They deployed to Ft Irwin and were entered into the Observer Controller training program. Upon completion of the classroom phases and proficiency testing, they linked up with USAR logistics units deploying for pre-combat evaluation. Most of the units participating had never been evaluated at Ft Irwin. And had never been subjected to such exacting standards of performance. This would be a true test of their capabilities to support active-duty units in a war zone.

Seasoned Observers organic to Ft Irwin, evaluated Colonel Schumacher and his team throughout the cycle. As all teams at Ft Irwin have creative names for their Eval Teams, Colonel Schumacher’s team was dubbed, The Ghost Riders. Upon completion of the cycle, not only was the guest unit effectively evaluated for readiness, but the Ghost Riders were also evaluated for their technical expertise, evaluation techniques, and communication methods. To a man and woman, the Ghost Riders were certified as fully competent Observer Controllers at the U.S. Army prestigious ground warfare training center.

Biological Warfare Project, Desertstorm

As the United States prepared to enter combat to remove Iraq from their unlawful occupation of Kuwait. Colonel Schumacher became aware of information suggesting that Iraq intended to use biological sprayers to disperse anthrax and botulism against advancing U.S and Allied units.

The available data pinpointed the manufacture, design, and numbers of the biological agent delivery systems that Iraq was prepared to use against our units. We had no “real time” detection capability. Army CBR units were told that upon suspecting that our soldiers might be displaying symptoms of an anthrax attack, air samples should be brought to the rear echelon lab in Riyadh. Once there, the samples would be incubated for 72 hours, and if positive, the rear echelon lab would advise the unit that was exposed to go into full CBR mode. Just imagine how many soldiers might be contaminated, while waiting for the sample results.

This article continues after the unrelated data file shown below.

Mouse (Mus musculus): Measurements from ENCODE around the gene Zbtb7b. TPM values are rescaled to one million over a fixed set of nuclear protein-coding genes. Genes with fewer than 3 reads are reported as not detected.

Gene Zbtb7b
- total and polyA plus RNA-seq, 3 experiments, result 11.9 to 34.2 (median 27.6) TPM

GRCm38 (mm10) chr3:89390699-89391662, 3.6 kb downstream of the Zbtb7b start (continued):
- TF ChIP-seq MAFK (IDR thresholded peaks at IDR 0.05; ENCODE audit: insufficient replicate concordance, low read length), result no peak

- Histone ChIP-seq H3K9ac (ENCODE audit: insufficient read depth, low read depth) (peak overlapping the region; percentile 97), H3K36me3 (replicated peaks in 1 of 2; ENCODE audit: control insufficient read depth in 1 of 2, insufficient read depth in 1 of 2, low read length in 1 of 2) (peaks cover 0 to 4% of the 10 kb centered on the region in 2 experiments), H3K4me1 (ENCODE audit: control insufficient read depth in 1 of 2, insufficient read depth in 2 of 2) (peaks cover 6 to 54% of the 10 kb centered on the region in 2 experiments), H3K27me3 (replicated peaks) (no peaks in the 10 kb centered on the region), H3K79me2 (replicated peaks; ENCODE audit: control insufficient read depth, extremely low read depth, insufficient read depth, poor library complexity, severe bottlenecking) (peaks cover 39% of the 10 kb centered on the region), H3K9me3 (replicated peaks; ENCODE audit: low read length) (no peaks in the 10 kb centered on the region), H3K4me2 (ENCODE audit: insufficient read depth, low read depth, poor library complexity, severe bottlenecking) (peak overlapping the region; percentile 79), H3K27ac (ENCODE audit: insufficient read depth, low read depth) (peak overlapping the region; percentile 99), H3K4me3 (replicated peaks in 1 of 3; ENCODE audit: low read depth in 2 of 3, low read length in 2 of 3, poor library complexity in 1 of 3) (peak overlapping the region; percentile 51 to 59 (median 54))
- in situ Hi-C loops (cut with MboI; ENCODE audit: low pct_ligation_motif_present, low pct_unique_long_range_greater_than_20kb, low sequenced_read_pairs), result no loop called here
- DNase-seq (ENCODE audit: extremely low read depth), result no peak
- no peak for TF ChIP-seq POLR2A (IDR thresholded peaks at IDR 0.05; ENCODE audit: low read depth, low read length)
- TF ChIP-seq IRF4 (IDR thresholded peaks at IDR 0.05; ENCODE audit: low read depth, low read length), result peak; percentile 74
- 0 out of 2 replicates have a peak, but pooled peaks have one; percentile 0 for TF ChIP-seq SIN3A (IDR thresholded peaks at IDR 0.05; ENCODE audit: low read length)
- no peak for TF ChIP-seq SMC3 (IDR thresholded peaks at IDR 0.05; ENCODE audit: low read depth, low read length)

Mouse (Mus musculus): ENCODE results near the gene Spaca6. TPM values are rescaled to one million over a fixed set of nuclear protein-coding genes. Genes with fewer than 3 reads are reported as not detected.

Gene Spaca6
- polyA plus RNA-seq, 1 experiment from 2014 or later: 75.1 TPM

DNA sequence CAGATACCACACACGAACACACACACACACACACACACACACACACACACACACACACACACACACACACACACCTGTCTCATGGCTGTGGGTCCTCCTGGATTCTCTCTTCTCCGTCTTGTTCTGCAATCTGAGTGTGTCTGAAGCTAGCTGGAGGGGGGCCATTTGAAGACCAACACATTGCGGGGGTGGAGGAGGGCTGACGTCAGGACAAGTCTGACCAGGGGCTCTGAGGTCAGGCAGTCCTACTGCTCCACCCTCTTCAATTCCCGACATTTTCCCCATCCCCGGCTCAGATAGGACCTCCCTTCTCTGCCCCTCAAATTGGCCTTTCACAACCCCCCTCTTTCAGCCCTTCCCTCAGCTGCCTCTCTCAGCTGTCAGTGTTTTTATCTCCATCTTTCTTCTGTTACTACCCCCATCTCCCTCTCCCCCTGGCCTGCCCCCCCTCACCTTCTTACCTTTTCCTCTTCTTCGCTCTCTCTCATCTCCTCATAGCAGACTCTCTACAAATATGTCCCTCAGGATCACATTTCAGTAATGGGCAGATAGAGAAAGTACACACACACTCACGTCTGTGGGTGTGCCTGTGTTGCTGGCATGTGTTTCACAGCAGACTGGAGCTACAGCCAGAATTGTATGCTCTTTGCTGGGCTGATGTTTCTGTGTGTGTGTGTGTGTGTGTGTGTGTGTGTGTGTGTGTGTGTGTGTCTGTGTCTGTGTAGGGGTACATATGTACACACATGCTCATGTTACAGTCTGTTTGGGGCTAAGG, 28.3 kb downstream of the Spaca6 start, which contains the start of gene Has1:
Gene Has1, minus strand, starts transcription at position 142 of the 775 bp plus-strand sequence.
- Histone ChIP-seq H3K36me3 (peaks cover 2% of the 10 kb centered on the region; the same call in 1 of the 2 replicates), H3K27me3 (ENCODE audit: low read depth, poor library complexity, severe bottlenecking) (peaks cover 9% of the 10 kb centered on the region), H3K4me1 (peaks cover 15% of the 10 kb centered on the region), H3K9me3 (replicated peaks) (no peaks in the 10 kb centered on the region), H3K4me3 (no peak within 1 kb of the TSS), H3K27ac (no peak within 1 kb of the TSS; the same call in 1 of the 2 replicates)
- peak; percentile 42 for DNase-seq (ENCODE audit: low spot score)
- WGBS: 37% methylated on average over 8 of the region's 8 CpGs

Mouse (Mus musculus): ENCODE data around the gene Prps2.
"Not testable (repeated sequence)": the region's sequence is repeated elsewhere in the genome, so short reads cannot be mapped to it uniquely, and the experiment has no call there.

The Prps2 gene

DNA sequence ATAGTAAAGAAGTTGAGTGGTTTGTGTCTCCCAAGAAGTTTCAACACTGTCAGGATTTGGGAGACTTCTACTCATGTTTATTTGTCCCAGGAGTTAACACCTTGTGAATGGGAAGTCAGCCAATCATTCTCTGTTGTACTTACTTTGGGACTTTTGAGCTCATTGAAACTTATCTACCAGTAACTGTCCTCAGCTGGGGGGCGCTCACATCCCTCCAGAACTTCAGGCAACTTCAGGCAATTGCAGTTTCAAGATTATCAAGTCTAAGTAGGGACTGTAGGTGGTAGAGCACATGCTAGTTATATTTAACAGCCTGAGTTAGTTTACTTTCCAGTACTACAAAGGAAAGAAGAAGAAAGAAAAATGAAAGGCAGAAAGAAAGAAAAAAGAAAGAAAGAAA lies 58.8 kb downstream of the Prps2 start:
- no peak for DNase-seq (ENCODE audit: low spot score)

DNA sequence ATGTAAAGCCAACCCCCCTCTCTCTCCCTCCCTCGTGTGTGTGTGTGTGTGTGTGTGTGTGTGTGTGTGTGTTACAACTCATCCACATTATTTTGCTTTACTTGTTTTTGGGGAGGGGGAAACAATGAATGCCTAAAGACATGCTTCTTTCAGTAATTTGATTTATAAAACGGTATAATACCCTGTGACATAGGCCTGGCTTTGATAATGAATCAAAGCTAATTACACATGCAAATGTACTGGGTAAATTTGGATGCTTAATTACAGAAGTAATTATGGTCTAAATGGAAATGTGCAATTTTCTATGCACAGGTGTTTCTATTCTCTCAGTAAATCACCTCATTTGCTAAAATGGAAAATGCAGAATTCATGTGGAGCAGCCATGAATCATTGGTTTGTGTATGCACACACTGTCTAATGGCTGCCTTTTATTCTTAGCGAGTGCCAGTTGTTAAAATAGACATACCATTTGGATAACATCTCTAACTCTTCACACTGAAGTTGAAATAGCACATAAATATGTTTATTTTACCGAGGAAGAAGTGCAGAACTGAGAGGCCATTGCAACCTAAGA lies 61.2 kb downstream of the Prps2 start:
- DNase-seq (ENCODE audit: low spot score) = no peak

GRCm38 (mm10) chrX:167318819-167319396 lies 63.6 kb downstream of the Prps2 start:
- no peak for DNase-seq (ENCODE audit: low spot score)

Schumacher linked up with a group of Scientist from Stanford Research Institute at the Dugway Proving Grounds testing facility. After working fastidiously for several weeks, the group consensus was that they had successfully developed real time detectors which, when deployed, might save thousands of lives. Colonel Schumacher was given green light to quietly find the best soldiers in the 91st division that would volunteer to train and deploy to Iraq where they would be responsible for emplacement and operation of the real time detection equipment. For bureaucratic reasons, the equipment never left a warehouse in Riyadh. At the conclusion of the war, Schumacher was briefed on the apparent discovery of biological delivery systems. Consequently, for many years after Desert Storm Colonel Schumacher has been very active in attempting to illuminate possible causes of Gulf War Syndrome.

Hall of Fame Induction.

In April 2015 Colonel Schumacher was inducted into the OCS Hall of Fame. This is an honor reserved for individual graduates who have distinguished themselves through exceptional performance at the state or national level.